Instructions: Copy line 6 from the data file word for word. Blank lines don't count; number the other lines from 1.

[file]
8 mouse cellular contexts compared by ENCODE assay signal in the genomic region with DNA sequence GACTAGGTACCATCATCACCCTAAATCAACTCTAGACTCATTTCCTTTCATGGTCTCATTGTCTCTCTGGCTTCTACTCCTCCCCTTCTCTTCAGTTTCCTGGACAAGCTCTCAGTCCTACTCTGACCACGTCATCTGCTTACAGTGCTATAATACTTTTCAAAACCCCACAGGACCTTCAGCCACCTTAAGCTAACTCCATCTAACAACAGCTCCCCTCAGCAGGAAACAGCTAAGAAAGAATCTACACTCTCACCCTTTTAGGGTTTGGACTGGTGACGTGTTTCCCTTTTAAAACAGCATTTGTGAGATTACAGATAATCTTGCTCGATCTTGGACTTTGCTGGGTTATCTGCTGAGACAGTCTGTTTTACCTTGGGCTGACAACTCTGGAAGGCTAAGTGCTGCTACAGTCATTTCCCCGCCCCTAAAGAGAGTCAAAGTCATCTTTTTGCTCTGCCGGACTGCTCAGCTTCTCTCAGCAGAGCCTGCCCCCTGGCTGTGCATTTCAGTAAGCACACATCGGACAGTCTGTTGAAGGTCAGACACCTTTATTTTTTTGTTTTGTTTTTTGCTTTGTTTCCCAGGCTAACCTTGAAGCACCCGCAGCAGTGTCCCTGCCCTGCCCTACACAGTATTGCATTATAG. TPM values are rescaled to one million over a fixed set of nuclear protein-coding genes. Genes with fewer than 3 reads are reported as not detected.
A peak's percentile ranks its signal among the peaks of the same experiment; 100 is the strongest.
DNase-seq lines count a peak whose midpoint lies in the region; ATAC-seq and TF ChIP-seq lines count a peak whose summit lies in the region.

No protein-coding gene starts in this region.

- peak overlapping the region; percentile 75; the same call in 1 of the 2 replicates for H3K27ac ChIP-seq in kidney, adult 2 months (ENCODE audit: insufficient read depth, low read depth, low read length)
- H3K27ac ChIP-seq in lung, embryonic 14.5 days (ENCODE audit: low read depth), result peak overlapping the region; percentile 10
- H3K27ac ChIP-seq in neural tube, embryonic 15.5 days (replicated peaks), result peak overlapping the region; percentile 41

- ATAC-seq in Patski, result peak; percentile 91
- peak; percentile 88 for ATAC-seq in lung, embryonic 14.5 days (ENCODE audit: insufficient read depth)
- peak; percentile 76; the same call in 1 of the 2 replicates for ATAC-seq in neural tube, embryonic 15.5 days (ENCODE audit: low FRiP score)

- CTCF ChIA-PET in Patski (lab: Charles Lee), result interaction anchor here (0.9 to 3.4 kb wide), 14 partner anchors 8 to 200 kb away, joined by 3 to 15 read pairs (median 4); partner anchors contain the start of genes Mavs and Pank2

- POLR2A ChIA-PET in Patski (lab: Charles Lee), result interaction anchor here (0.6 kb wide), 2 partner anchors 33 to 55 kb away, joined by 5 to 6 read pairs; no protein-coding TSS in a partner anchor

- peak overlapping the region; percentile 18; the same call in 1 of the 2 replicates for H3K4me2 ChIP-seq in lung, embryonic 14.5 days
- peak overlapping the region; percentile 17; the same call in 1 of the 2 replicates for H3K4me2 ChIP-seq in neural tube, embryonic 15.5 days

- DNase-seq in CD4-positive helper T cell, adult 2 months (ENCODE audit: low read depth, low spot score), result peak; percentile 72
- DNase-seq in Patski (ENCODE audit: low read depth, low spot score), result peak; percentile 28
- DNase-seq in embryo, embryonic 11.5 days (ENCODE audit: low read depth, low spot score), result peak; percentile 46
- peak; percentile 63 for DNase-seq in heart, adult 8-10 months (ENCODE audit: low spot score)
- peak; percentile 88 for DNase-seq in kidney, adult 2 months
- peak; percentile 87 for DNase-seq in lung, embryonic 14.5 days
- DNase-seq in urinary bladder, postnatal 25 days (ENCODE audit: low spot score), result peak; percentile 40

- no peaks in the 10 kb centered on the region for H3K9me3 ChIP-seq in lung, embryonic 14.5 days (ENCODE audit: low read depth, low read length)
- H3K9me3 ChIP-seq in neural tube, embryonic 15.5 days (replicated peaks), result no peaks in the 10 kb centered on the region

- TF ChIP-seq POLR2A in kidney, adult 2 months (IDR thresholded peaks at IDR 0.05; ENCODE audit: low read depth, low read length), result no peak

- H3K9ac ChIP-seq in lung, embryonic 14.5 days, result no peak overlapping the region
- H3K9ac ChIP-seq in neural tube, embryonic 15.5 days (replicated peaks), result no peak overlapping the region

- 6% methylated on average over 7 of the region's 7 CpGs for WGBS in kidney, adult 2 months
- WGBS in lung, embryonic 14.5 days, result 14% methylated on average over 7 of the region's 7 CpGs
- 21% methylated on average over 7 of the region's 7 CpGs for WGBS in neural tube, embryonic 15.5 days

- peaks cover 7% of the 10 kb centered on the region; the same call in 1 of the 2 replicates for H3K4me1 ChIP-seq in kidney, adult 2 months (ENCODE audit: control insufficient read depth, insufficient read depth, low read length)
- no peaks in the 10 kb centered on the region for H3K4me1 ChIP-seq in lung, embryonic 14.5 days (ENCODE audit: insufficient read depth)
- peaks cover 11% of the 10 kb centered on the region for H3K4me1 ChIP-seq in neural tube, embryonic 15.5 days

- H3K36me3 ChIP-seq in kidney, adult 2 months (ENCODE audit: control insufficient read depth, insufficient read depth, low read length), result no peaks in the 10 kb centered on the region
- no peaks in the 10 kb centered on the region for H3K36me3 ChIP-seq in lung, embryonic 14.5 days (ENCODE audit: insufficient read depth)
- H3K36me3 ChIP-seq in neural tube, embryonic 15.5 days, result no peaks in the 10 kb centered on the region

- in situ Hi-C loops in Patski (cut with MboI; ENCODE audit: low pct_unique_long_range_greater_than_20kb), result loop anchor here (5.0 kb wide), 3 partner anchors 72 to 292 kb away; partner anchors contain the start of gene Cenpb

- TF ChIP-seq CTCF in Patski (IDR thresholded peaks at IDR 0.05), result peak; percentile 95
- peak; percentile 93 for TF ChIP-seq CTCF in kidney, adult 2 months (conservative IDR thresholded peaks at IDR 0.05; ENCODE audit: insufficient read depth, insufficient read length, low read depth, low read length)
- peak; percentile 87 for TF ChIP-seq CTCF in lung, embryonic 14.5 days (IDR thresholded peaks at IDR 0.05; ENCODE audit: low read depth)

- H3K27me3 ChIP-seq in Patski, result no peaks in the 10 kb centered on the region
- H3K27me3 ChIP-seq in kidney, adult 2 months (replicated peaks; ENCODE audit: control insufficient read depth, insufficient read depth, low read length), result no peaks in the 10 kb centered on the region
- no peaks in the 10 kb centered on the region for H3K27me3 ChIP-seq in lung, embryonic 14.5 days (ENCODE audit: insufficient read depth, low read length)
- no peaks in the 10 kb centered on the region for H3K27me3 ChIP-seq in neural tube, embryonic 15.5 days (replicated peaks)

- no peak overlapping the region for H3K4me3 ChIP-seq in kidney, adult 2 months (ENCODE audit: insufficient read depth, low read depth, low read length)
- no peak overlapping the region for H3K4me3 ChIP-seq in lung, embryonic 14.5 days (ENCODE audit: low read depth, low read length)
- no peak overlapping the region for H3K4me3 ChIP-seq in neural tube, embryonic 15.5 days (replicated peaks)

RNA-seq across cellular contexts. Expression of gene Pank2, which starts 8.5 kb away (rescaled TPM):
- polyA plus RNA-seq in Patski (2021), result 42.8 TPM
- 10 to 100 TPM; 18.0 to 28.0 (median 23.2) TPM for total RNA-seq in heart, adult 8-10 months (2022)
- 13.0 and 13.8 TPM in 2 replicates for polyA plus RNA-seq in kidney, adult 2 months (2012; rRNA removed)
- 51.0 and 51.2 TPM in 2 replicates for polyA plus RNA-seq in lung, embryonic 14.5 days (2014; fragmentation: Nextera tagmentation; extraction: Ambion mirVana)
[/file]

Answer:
- H3K27ac ChIP-seq in lung, embryonic 14.5 days (ENCODE audit: low read depth), result peak overlapping the region; percentile 10